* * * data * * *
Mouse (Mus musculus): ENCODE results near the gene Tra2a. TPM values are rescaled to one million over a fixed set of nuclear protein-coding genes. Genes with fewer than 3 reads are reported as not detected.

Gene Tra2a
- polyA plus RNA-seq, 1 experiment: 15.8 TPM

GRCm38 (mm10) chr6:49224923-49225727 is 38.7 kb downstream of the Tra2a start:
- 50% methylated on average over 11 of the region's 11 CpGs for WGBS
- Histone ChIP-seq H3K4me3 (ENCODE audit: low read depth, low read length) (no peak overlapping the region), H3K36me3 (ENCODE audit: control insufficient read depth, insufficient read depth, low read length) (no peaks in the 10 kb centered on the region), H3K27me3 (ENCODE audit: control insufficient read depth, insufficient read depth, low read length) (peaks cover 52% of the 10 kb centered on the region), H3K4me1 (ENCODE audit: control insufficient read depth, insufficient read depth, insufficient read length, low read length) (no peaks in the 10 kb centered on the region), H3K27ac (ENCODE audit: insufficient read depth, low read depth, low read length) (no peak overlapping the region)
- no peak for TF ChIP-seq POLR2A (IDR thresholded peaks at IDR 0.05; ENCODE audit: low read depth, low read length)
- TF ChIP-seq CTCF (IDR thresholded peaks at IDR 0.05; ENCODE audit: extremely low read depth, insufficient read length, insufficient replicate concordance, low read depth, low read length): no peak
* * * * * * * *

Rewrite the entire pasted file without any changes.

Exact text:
Mouse (Mus musculus): ENCODE results near the gene Tra2a. TPM values are rescaled to one million over a fixed set of nuclear protein-coding genes. Genes with fewer than 3 reads are reported as not detected.

Gene Tra2a
- polyA plus RNA-seq, 1 experiment: 15.8 TPM

GRCm38 (mm10) chr6:49224923-49225727 is 38.7 kb downstream of the Tra2a start:
- 50% methylated on average over 11 of the region's 11 CpGs for WGBS
- Histone ChIP-seq H3K4me3 (ENCODE audit: low read depth, low read length) (no peak overlapping the region), H3K36me3 (ENCODE audit: control insufficient read depth, insufficient read depth, low read length) (no peaks in the 10 kb centered on the region), H3K27me3 (ENCODE audit: control insufficient read depth, insufficient read depth, low read length) (peaks cover 52% of the 10 kb centered on the region), H3K4me1 (ENCODE audit: control insufficient read depth, insufficient read depth, insufficient read length, low read length) (no peaks in the 10 kb centered on the region), H3K27ac (ENCODE audit: insufficient read depth, low read depth, low read length) (no peak overlapping the region)
- no peak for TF ChIP-seq POLR2A (IDR thresholded peaks at IDR 0.05; ENCODE audit: low read depth, low read length)
- TF ChIP-seq CTCF (IDR thresholded peaks at IDR 0.05; ENCODE audit: extremely low read depth, insufficient read length, insufficient replicate concordance, low read depth, low read length): no peak